In 2016, additional products and volumes were added to the portfolio of Tarmac’s, Glasgow mortar site. The changes involved the introduction of a new vehicle and increased vehicle movements on a site with limited space. A multidisciplinary team was set up, involving representatives from all the different functions working on and entering the site, to review the vehicle pedestrian management plan (VPMP).
An initial review was carried out by the site team who walked through the site to determine areas of concern. An aerial view of the plant was utilised to highlight the key hazards identified and to aid the team in visualizing solutions. This was also used to facilitate communication with other stakeholders such as hauliers, contractors and visitors. A slide was produced to show vehicle movements and to highlight high traffic route usage, this helped identify bottlenecks and cross over areas.
The table below shows the hazards identified by the review and subsequent risk assessment together with the solutions proposed;
1. No interception or control of vehicles entering site
2. RTU Mixer loading and testing areas not defined
3. DSM silo lugger movements crossing main traffic routes and movements not controlled
4. Overhead height restriction at loading points
5. Merging of a wide range of vehicles on site
6. Cars from carpark merging with site exit traffic
7. Bulk bag production, silo lugger off loading, hi-ab loading area and fitters/contractors on site.
8. Pedestrian movements from main office crossing yard and transport routes.
1. Introduce control barriers at site entrance with intercom and CCTV
2. Create designated bay for testing with access gantry and barrier to yard entry
3. Lugger vehicles to park in silo park area only when space available
4. Overhead height restriction signs at entrance to loading point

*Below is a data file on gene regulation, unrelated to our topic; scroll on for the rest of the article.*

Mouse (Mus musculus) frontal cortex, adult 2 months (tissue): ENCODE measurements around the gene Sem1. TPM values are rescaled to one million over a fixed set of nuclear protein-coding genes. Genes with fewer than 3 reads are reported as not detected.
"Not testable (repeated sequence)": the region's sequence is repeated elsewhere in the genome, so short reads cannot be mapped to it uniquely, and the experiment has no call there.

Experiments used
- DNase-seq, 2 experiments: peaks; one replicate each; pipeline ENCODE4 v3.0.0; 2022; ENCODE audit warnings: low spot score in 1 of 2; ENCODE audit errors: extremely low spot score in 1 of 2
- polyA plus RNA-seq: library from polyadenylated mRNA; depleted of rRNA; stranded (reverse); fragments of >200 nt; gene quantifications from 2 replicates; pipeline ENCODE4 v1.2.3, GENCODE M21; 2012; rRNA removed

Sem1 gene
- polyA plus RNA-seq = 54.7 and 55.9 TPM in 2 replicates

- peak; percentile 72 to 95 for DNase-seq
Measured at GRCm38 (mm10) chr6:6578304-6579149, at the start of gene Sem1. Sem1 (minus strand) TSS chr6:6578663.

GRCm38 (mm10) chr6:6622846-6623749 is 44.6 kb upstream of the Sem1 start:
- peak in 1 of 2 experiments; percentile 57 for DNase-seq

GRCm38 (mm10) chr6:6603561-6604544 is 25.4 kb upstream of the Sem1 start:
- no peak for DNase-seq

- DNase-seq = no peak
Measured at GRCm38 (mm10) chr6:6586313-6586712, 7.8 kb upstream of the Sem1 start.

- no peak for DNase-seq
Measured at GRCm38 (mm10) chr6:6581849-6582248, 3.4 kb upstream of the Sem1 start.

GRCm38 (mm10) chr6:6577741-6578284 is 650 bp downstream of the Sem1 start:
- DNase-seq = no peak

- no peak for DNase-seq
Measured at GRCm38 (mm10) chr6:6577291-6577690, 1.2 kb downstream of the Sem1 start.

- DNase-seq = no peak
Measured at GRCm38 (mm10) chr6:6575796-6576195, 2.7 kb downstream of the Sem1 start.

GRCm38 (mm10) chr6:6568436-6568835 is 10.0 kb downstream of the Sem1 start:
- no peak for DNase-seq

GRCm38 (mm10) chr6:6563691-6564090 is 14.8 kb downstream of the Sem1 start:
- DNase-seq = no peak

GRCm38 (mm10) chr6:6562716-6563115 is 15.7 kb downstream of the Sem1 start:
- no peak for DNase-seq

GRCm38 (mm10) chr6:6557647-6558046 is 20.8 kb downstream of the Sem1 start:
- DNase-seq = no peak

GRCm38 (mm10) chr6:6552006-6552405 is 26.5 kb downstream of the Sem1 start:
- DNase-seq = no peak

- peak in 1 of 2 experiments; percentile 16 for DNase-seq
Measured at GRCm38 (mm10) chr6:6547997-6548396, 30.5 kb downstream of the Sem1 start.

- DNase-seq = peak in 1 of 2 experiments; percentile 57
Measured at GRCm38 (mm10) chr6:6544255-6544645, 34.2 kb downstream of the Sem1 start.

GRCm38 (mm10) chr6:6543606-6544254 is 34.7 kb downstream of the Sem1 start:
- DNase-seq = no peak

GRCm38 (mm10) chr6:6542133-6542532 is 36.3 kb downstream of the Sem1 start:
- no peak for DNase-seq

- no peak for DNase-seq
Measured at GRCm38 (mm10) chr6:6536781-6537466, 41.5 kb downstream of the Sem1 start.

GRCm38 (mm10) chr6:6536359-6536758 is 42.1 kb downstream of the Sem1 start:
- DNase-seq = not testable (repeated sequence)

5. Controlled by barriers and cameras
6. Controlled by barriers and cameras
7. Bulk bag production and hi-ab loading in designated area only, limited lugger movement whilst this operation takes place and fitters to park in designated area when van not required for task
8. Additions to site walkways and marked crossing points via ‘goalpost’ gates and signage
The changes were presented to senior management and approved. Suppliers were asked to suggest further enhancements and these were also incorporated within the final solution.
Following the success of this review, it was decided that the methodology should be presented at a Safety Day for the Mortar plant teams. An aerial image of each site within the business was reviewed for hazards and suggested solutions on post it notes were added to the image. Regional managers reviewed these and put forward applications to facilitate the recommended changes.
Further initiatives have subsequently been introduced to enhance the process
- Videoing from hauliers cab to capture the issues a driver faces when entering and operating on each site.
- Creating a set of site induction cards for each type of vehicle entering a site
- Planned maintenance schedules updated to incorporate checks on the new systems
- Enhancements suggested by suppliers such as LED lighting on gate boon
- Hauliers invited to attend regular safety meetings
- Process now being adopted across all Tarmac business lines
- Glasgow site has grown volumes, products and improved profitability
- Glasgow site is safer, better controlled with a reduced risk of collisions
- High level of team involvement in assessing hazards and solutions
- Reasonable and sustainable controls implemented
- System incorporates both engineered and behavioural change
- Enhanced engagement with all site users – especially hauliers
- Process now being applied nationally and across all business lines
- Peer review and continuous improvement via national initiatives and standards
- Extended into review of mobile plant safety specifications
- Reduced risk of vehicle collisions and pedestrian contact across all Tarmac sites